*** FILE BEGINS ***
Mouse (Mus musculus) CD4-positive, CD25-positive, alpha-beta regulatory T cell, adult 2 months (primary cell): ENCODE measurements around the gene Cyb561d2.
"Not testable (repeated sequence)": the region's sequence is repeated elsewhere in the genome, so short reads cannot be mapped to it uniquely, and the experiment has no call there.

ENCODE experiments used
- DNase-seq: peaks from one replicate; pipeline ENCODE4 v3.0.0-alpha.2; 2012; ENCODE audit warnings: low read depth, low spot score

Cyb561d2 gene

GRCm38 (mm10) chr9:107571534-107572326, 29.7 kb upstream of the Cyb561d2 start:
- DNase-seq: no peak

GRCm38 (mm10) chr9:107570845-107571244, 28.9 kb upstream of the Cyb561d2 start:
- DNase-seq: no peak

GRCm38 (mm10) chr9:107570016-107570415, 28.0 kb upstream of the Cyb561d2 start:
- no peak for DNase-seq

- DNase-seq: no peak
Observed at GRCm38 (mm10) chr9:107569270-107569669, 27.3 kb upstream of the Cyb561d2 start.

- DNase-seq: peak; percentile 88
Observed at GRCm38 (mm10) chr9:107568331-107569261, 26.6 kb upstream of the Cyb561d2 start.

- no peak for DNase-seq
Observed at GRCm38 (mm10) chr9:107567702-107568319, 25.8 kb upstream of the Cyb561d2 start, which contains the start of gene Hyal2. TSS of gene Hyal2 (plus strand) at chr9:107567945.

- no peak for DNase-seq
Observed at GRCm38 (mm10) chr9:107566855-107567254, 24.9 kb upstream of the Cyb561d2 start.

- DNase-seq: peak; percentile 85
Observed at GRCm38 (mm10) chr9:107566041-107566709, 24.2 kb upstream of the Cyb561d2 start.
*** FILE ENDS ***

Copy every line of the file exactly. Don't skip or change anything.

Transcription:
Mouse (Mus musculus) CD4-positive, CD25-positive, alpha-beta regulatory T cell, adult 2 months (primary cell): ENCODE measurements around the gene Cyb561d2.
"Not testable (repeated sequence)": the region's sequence is repeated elsewhere in the genome, so short reads cannot be mapped to it uniquely, and the experiment has no call there.

ENCODE experiments used
- DNase-seq: peaks from one replicate; pipeline ENCODE4 v3.0.0-alpha.2; 2012; ENCODE audit warnings: low read depth, low spot score

Cyb561d2 gene

GRCm38 (mm10) chr9:107571534-107572326, 29.7 kb upstream of the Cyb561d2 start:
- DNase-seq: no peak

GRCm38 (mm10) chr9:107570845-107571244, 28.9 kb upstream of the Cyb561d2 start:
- DNase-seq: no peak

GRCm38 (mm10) chr9:107570016-107570415, 28.0 kb upstream of the Cyb561d2 start:
- no peak for DNase-seq

- DNase-seq: no peak
Observed at GRCm38 (mm10) chr9:107569270-107569669, 27.3 kb upstream of the Cyb561d2 start.

- DNase-seq: peak; percentile 88
Observed at GRCm38 (mm10) chr9:107568331-107569261, 26.6 kb upstream of the Cyb561d2 start.

- no peak for DNase-seq
Observed at GRCm38 (mm10) chr9:107567702-107568319, 25.8 kb upstream of the Cyb561d2 start, which contains the start of gene Hyal2. TSS of gene Hyal2 (plus strand) at chr9:107567945.

- no peak for DNase-seq
Observed at GRCm38 (mm10) chr9:107566855-107567254, 24.9 kb upstream of the Cyb561d2 start.

- DNase-seq: peak; percentile 85
Observed at GRCm38 (mm10) chr9:107566041-107566709, 24.2 kb upstream of the Cyb561d2 start.